Wednesday, May 23, 2018

Review: 'Sex With Robots And Other Devices' at the King's Head Theatre, 22nd May 2018



Sex With Robots And Other Devices reviewed by David James
Rating: 3 Stars

Would you fuck a robot? My instinctive answer is no. The corpse-like uncanny valley creepiness of Real Dolls is nightmarish, it seems gross to have some kind of animated woman-shaped object hanging around, and let's face it, it's essentially a really expensive, overcomplicated wank.

But according to the programme for Nessah Muthy's new play Sex With Robots And Other Devices, I might soon be in the minority for holding this opinion, as a 2016 study indicates that more than 40% of heterosexual men they surveyed could imagine buying a sex robot for themselves now or in the next 5 years. 

It's a common observation that domestic technological development is driven by sex, with the porn industry's adoption VHS cited as a reason for Betamax's failure, early adoption of the internet fuelled by easy access to porn and now robotic technology being used to create quasi-lifelike sex dolls. Sex With Robots imagine the future that might be around the corner, presenting a series of situations in which problems arise with the new robotic partners.

These vignettes are performed by Isaura Barbé-Brown, Deshaye Gayle and Eleri Jones, and take place in a world where sex robots are still a novelty but increasingly common, with the 'rules' on interacting with them still solidifying. We see a woman recovering from a miscarriage ordering a replica of herself to fulfil her partner's needs, someone using a robotic version of themselves to care for their Alzheimer's suffering partner, a man forever reliving one amazing night with his ex-partner, people dealing with overly attached robots, worrying about consent issues with them and so on.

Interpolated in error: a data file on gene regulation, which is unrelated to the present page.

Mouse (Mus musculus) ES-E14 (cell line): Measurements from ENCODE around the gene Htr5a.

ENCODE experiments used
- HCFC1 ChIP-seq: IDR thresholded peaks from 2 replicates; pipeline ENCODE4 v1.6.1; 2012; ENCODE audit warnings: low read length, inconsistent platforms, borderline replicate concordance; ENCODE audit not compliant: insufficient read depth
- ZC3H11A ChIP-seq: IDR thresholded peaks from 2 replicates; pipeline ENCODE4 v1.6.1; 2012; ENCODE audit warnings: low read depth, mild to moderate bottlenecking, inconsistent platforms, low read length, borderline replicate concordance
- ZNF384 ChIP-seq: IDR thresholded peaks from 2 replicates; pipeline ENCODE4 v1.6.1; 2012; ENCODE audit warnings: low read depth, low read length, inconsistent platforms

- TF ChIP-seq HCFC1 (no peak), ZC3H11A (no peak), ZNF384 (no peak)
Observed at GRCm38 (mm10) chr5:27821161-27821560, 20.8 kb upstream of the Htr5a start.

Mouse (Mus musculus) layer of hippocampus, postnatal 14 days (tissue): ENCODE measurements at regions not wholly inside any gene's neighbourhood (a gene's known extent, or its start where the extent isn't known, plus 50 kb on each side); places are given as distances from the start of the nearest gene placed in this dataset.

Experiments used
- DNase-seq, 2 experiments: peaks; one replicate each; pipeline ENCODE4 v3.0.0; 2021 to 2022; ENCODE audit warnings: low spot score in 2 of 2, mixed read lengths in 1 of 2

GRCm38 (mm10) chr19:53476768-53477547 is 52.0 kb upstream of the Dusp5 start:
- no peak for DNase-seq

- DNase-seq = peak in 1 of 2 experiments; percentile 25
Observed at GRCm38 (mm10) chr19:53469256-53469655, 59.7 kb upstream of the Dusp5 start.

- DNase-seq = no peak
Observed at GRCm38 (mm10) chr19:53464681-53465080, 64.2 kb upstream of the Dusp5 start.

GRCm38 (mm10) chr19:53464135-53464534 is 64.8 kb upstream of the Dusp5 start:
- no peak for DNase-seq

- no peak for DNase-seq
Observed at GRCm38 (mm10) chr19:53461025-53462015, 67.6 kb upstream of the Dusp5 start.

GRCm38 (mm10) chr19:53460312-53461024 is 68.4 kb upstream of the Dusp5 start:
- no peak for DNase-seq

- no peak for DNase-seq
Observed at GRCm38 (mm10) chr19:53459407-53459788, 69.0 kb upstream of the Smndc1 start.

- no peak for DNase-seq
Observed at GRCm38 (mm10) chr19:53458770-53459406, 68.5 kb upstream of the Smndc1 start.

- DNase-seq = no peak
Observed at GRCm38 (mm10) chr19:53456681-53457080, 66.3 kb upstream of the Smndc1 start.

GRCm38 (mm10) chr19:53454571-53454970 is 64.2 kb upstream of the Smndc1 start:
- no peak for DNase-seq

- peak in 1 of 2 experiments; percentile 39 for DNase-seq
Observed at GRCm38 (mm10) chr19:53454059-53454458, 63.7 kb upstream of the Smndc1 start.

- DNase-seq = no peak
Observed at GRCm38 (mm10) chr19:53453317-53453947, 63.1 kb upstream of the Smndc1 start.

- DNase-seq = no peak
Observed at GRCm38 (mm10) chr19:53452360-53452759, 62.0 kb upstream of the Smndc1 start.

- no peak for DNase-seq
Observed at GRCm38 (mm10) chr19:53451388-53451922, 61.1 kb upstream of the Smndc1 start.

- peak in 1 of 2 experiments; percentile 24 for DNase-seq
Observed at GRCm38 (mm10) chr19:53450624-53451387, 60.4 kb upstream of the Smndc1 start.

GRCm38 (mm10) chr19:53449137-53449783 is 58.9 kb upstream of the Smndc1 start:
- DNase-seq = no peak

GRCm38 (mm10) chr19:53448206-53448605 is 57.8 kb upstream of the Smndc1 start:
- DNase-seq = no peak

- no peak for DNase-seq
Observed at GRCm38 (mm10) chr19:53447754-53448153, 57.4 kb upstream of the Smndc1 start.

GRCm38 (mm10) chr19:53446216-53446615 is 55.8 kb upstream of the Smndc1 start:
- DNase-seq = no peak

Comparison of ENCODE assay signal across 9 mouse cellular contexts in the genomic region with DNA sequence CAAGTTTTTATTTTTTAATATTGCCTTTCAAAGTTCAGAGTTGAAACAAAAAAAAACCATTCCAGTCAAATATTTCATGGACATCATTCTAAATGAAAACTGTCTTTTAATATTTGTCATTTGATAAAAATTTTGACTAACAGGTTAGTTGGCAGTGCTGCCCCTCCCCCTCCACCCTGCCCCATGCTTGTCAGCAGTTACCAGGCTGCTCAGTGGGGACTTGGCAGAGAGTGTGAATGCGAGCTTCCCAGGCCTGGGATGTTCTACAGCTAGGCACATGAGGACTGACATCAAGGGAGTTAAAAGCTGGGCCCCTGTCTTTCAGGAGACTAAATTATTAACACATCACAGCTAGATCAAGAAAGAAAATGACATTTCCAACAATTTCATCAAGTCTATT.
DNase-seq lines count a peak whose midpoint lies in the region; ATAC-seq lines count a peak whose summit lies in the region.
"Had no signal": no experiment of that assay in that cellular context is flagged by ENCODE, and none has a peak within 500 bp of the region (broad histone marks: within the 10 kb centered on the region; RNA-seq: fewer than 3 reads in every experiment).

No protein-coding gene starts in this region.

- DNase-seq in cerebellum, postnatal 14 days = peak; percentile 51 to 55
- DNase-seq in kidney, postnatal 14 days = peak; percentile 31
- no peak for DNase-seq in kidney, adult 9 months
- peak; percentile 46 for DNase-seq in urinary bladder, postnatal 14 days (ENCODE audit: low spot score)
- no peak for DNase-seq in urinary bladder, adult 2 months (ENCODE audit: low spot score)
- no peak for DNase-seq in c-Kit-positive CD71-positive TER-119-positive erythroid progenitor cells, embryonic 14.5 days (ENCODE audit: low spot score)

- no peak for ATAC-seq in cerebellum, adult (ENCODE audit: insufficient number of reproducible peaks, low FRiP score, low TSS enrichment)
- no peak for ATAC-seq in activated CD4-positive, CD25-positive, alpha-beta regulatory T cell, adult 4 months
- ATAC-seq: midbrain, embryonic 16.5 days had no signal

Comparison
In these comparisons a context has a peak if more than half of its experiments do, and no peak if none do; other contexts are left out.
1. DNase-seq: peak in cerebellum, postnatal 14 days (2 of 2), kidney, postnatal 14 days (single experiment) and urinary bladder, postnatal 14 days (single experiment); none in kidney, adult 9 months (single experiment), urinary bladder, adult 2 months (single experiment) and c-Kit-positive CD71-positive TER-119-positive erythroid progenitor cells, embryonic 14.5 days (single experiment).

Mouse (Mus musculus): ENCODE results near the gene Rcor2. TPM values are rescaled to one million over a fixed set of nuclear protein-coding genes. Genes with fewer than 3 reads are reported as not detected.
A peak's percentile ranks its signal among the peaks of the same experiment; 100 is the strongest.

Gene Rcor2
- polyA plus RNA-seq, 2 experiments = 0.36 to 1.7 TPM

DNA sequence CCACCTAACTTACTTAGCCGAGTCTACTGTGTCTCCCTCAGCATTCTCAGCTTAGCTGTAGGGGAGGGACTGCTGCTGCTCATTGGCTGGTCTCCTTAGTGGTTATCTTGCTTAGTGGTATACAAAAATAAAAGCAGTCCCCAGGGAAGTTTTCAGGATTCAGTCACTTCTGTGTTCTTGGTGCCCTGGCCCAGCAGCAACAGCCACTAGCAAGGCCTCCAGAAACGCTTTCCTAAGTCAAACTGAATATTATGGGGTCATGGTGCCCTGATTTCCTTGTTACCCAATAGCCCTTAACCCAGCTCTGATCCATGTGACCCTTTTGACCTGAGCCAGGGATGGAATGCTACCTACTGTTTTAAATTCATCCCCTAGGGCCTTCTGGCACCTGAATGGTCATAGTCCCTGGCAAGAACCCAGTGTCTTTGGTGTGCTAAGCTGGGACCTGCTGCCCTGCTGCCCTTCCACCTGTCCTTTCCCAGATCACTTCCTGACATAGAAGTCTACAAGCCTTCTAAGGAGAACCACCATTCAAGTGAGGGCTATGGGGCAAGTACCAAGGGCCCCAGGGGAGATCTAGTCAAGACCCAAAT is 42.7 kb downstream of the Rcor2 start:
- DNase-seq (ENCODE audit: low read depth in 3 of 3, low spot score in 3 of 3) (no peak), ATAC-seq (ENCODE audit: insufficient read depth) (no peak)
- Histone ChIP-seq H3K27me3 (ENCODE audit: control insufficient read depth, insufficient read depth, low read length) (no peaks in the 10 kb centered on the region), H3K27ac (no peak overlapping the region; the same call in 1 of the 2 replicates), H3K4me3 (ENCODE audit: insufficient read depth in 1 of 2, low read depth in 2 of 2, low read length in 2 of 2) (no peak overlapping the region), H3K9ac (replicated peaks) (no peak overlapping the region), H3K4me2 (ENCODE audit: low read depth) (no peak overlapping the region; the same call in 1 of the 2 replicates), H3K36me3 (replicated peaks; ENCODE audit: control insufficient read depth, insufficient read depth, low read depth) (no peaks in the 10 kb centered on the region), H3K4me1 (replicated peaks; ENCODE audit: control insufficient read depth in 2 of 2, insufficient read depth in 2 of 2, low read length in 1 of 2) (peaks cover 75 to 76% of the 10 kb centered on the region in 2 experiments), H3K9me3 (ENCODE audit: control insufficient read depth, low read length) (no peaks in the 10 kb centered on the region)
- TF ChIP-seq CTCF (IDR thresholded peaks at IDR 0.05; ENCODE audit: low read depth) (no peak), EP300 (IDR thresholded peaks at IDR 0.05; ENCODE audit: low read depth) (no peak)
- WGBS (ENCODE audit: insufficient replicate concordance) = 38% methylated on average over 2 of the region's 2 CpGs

It's a broad, intelligent and imaginative tapestry, and the cast do a great job of quickly sketching out individual characters. Best of the bunch is Isaura Barbé-Brown, whose performances as various robotic characters send a shiver down the spine. She's got a masterful control of body language, her movements landing just on the right side of inhuman.

The show trips a little as the subject is a bit over-familiar these days: leaving aside the fact that this feels pretty Black Mirror-y, there's been numerous stage shows that have explored the same territory recently - for example, AI Love You at Vault Festival and Instructions for Correct Assembly at the Royal Court. 

Slightly more egregiously the quickfire vignettes mean we get a lot of setup and not much resolution. So, we see a woman beginning to get jealous of her husband using a robotic replica of her, but do not see that spill over into confrontation. The Alzheimer's patient never has the moment of clarity where she realises what her partner has done. A woman disturbed by her partner setting the robot to 'sin mode' is merely in the early stages of perturbation rather than exploring what this means for their relationship and so on (frustratingly, we also never learn exactly what 'sin mode' entails, or for that matter, how robot sex differs from human sex).

It results in a consistently interesting yet slightly shallow work that's content to posit questions but won't attempt any answers. The obvious response to that criticism is that as this is speculative there simply aren't answers to be had - but that strikes me more as a failure of imagination.

You won't regret seeing Sex With Robots. It's a nicely written, smartly turned out and precisely performed bit of drama. But if it were allowed to breathe a little more and expand its dramatic morsels into something more substantial it'd be a great play rather than 'merely' a good one.

Sex With Robots And Other Devices is at the King's Head Theatre until 2nd June 2018. Tickets here.

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